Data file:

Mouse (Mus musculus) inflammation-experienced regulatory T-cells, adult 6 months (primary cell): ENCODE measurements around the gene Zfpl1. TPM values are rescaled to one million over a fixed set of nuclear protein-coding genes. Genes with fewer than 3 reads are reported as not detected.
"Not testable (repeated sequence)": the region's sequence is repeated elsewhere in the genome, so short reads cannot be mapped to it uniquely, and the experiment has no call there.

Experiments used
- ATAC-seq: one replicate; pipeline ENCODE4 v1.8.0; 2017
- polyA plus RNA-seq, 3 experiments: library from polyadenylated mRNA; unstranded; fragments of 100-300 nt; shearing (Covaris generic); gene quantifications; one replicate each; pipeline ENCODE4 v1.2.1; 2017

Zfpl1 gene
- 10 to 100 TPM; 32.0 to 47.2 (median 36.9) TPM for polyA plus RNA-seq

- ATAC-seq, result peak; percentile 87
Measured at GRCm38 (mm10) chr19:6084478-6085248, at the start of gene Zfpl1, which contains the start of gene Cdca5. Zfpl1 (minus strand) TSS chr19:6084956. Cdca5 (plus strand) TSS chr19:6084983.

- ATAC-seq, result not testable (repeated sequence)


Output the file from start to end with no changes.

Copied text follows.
Mouse (Mus musculus) inflammation-experienced regulatory T-cells, adult 6 months (primary cell): ENCODE measurements around the gene Zfpl1. TPM values are rescaled to one million over a fixed set of nuclear protein-coding genes. Genes with fewer than 3 reads are reported as not detected.
"Not testable (repeated sequence)": the region's sequence is repeated elsewhere in the genome, so short reads cannot be mapped to it uniquely, and the experiment has no call there.

Experiments used
- ATAC-seq: one replicate; pipeline ENCODE4 v1.8.0; 2017
- polyA plus RNA-seq, 3 experiments: library from polyadenylated mRNA; unstranded; fragments of 100-300 nt; shearing (Covaris generic); gene quantifications; one replicate each; pipeline ENCODE4 v1.2.1; 2017

Zfpl1 gene
- 10 to 100 TPM; 32.0 to 47.2 (median 36.9) TPM for polyA plus RNA-seq

- ATAC-seq, result peak; percentile 87
Measured at GRCm38 (mm10) chr19:6084478-6085248, at the start of gene Zfpl1, which contains the start of gene Cdca5. Zfpl1 (minus strand) TSS chr19:6084956. Cdca5 (plus strand) TSS chr19:6084983.

- ATAC-seq, result not testable (repeated sequence)